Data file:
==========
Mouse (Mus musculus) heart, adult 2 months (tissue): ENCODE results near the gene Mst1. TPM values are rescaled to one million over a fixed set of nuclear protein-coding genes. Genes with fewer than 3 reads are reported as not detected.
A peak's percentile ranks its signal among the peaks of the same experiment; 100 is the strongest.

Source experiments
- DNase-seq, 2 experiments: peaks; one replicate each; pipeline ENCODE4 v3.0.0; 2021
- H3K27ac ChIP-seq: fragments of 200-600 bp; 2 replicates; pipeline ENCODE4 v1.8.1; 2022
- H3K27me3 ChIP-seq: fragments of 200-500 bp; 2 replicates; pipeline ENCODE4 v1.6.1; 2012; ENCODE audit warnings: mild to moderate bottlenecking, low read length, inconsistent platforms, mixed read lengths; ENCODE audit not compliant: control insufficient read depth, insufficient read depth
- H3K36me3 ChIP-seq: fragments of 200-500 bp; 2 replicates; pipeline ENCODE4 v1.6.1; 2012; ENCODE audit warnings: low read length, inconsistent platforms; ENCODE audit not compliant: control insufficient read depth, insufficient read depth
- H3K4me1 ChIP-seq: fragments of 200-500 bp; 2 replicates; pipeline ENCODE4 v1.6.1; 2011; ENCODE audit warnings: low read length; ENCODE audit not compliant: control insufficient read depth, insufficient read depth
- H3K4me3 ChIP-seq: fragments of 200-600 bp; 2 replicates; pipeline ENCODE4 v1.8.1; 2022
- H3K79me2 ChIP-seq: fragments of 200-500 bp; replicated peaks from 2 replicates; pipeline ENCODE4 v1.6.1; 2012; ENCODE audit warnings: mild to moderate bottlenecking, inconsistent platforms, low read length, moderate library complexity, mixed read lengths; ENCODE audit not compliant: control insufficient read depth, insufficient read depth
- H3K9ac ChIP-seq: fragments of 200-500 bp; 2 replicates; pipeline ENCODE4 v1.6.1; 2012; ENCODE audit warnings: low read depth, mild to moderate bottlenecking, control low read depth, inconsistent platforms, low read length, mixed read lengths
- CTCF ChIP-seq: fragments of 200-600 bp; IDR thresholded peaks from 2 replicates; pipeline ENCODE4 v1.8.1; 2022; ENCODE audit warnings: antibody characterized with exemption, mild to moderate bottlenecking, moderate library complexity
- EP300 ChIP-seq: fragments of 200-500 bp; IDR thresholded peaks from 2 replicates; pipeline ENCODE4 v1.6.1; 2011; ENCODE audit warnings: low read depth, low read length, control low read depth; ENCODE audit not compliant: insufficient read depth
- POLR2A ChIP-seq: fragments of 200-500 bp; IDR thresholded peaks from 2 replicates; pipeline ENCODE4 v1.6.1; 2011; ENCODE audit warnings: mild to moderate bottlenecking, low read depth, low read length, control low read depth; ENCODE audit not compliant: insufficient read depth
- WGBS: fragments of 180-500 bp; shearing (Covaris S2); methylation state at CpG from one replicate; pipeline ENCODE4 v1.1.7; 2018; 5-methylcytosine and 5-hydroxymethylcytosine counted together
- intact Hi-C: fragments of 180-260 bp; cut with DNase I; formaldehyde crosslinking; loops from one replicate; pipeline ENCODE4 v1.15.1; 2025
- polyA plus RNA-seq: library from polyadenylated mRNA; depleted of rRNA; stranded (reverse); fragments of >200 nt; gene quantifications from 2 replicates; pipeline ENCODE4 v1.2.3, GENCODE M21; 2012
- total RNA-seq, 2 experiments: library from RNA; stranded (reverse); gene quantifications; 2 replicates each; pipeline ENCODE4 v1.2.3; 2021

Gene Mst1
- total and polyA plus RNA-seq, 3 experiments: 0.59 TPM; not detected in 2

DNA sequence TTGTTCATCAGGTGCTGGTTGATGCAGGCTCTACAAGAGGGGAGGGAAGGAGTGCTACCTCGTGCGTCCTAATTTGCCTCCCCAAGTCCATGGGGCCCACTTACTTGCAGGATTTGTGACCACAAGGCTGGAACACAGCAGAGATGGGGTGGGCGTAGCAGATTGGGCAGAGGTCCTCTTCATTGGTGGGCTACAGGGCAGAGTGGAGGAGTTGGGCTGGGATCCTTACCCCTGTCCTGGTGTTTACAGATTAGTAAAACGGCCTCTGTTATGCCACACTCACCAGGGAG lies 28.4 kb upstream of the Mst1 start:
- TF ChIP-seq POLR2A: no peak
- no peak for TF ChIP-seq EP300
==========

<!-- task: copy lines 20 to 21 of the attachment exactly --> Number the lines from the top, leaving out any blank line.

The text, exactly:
- total and polyA plus RNA-seq, 3 experiments: 0.59 TPM; not detected in 2

DNA sequence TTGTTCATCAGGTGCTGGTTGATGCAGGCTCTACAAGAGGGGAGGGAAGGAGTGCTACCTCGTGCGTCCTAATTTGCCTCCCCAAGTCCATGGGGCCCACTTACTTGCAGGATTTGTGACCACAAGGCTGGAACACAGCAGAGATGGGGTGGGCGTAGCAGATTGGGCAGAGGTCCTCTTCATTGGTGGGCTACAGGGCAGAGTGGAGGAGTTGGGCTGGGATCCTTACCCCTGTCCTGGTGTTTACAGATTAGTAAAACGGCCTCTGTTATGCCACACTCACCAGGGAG lies 28.4 kb upstream of the Mst1 start: